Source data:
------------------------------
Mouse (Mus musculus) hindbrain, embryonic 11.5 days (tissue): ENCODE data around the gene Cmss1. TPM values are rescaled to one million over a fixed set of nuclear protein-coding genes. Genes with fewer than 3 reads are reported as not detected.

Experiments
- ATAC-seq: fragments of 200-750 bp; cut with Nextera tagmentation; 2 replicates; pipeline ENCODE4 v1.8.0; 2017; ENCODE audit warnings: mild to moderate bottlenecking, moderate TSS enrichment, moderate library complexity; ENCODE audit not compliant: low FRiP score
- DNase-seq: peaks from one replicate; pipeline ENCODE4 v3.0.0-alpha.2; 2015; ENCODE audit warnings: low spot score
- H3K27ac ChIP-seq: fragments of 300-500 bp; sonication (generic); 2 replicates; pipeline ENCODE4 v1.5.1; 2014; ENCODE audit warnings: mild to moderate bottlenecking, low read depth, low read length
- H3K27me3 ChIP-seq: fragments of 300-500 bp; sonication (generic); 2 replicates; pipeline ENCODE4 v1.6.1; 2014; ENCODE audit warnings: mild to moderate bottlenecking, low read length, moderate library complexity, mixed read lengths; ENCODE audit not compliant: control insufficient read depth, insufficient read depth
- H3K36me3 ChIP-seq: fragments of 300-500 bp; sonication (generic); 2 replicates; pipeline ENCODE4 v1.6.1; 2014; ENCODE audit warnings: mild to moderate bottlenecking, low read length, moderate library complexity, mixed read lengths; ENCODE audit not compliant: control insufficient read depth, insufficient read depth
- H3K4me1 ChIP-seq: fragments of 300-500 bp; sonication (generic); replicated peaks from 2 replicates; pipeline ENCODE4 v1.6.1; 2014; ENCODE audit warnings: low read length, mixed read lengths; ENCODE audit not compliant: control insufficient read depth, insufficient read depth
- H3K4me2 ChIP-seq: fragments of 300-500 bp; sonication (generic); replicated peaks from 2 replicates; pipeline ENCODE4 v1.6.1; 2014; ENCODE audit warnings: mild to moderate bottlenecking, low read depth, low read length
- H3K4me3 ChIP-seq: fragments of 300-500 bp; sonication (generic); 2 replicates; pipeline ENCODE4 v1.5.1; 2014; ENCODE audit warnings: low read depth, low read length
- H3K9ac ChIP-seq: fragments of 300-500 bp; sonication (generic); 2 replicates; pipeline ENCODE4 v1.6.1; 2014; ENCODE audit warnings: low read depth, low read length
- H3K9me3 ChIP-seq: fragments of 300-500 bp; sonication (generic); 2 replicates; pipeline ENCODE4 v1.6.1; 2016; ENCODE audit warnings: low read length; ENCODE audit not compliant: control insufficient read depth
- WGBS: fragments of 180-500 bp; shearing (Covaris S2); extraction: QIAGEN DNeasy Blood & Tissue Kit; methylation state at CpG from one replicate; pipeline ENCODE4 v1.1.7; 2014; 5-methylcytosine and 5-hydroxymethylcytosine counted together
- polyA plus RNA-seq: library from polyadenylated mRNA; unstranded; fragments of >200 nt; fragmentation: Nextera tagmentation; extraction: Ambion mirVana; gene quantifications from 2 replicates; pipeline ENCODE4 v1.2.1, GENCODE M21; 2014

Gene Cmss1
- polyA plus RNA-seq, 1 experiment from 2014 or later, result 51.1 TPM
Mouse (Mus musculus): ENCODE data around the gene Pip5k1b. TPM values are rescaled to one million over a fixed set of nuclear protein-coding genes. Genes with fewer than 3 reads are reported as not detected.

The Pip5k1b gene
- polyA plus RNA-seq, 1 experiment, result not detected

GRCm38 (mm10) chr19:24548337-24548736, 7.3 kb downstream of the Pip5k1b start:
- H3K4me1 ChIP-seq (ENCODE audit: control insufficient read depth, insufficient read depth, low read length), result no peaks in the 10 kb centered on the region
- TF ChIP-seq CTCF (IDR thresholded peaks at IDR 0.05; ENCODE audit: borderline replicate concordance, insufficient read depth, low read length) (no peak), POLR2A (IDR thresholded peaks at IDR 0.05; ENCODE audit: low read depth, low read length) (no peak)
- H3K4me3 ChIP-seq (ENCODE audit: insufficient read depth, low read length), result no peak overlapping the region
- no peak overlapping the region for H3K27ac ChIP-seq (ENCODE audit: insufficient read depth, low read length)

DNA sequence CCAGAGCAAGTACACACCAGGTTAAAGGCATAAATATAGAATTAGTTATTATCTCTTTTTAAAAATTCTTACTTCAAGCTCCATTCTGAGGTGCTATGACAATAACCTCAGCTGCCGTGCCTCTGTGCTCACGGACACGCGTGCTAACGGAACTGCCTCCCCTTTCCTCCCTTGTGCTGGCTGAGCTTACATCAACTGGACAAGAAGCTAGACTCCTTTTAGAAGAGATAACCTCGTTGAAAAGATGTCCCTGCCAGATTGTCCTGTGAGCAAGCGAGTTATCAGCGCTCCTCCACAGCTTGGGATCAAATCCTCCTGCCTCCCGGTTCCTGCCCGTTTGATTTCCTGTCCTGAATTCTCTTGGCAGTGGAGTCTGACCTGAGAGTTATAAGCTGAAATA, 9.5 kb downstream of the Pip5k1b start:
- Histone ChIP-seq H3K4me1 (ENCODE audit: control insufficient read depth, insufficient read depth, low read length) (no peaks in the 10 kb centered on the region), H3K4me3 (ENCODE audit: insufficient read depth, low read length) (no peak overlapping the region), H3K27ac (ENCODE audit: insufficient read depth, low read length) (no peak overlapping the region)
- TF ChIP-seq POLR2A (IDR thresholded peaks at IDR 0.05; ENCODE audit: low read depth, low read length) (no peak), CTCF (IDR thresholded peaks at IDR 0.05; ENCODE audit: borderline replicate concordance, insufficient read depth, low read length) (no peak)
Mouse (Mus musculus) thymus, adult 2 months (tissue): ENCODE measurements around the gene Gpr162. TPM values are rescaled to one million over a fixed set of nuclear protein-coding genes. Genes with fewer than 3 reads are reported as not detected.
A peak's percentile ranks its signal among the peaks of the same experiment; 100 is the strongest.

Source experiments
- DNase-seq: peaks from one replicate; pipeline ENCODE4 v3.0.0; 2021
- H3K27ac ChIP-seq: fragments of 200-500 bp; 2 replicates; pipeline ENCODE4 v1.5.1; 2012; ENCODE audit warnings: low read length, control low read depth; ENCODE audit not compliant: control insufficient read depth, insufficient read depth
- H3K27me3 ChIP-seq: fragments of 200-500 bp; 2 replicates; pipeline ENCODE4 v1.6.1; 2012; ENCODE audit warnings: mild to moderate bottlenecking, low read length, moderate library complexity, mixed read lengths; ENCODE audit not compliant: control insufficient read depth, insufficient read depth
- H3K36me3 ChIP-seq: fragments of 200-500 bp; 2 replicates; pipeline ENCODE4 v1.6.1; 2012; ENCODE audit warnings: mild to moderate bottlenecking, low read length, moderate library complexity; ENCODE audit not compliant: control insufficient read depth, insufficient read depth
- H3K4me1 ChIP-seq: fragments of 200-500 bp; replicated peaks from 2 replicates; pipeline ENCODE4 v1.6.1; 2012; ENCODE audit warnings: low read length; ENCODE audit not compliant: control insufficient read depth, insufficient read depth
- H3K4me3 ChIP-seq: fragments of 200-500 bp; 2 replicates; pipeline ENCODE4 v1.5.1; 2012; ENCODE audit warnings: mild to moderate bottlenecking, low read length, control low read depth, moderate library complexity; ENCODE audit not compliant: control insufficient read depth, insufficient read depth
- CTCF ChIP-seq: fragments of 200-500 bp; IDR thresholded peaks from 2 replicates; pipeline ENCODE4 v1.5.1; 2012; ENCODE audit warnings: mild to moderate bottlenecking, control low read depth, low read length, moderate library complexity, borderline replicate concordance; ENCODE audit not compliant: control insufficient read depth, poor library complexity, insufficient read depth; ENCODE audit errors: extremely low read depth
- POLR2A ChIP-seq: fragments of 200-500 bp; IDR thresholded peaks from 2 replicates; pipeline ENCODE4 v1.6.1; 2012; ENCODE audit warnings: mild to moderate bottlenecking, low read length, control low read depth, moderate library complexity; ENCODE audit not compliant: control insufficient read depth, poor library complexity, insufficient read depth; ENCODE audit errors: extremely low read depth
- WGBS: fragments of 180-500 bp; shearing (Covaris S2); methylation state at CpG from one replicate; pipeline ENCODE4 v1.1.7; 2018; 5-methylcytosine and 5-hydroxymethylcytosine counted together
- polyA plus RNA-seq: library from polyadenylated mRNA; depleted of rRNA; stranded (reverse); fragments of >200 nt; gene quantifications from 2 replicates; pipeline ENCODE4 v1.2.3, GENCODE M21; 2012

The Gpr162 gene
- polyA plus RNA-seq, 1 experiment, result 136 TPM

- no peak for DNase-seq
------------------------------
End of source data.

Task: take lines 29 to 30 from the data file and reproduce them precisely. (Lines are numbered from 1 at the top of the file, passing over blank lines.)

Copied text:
A peak's percentile ranks its signal among the peaks of the same experiment; 100 is the strongest.

Source experiments